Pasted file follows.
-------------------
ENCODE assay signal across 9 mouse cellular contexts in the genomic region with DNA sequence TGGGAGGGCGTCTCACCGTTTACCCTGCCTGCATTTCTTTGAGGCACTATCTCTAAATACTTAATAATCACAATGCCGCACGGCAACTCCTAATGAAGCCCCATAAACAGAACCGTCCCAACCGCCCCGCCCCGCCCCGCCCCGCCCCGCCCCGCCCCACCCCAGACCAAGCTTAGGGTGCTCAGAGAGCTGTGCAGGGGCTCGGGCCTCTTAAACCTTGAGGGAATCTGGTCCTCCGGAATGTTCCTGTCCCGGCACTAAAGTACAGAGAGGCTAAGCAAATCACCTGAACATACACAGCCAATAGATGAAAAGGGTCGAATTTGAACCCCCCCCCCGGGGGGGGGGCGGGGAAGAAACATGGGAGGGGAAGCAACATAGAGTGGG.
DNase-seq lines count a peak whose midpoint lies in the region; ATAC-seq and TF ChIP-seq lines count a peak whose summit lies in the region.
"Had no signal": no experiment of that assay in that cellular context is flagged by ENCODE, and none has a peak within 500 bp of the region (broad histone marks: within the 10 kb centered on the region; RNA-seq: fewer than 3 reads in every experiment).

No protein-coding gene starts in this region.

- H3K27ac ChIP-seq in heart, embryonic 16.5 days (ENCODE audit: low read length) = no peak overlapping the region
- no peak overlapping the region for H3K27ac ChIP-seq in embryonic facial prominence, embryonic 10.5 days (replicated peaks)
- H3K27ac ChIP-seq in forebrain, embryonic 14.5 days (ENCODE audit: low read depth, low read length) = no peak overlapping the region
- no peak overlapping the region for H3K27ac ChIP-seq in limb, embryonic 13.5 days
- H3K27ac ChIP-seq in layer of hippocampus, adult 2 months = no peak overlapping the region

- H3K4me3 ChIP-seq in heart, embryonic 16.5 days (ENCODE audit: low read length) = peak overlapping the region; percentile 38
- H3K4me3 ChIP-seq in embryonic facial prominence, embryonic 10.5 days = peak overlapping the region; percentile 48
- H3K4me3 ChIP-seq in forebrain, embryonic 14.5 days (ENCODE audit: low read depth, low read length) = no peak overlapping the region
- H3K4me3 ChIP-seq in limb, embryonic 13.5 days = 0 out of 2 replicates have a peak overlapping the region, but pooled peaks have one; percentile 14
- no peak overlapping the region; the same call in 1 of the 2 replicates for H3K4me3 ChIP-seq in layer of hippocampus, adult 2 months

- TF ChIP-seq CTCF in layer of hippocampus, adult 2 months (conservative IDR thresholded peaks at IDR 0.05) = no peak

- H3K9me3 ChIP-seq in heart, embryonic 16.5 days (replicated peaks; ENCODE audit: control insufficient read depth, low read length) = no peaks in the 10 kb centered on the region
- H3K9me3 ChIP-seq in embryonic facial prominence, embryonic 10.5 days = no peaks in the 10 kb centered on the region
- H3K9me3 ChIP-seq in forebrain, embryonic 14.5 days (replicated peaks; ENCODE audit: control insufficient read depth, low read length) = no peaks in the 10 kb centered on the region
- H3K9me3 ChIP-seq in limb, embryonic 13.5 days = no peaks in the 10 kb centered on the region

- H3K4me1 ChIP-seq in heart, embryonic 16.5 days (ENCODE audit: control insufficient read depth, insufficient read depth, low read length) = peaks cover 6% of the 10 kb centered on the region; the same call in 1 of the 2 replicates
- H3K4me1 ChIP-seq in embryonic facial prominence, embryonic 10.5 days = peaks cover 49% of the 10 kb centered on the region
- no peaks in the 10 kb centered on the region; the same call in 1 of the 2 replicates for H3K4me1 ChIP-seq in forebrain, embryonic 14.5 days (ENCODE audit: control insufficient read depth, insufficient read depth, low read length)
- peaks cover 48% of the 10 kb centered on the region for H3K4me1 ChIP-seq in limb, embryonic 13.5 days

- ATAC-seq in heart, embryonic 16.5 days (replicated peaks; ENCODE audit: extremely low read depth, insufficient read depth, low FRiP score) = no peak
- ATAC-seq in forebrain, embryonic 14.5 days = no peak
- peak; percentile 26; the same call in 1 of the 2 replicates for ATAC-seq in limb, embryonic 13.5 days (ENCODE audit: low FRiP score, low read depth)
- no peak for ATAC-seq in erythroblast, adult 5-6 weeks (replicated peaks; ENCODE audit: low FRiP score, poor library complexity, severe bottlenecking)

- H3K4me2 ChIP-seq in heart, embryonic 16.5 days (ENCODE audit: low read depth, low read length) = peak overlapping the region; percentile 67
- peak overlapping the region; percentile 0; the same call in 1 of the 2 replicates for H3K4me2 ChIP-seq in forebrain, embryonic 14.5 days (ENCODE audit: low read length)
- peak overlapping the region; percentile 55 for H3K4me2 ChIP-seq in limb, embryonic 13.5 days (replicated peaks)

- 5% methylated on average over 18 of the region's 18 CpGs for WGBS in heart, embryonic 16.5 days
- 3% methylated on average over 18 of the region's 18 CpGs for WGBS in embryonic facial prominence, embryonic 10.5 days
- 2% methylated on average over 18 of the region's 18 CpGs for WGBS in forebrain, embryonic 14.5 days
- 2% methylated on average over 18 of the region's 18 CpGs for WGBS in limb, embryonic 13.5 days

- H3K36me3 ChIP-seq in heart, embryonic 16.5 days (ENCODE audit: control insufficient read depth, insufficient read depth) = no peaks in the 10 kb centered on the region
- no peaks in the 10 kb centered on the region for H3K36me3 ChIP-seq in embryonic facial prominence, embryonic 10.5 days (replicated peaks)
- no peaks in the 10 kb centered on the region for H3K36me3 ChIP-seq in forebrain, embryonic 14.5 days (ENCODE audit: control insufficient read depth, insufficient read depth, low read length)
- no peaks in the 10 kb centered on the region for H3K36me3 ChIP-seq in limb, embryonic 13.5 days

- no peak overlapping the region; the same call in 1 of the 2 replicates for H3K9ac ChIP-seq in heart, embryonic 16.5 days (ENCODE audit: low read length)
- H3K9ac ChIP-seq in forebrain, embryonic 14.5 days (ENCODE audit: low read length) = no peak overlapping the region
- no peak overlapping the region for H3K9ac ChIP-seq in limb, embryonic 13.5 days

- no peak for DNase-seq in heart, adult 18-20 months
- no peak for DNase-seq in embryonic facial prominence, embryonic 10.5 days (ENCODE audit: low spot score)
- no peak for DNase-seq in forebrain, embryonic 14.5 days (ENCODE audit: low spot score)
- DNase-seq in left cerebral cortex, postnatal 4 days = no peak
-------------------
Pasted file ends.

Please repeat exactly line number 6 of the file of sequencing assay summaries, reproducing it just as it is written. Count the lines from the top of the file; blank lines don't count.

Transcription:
- no peak overlapping the region for H3K27ac ChIP-seq in embryonic facial prominence, embryonic 10.5 days (replicated peaks)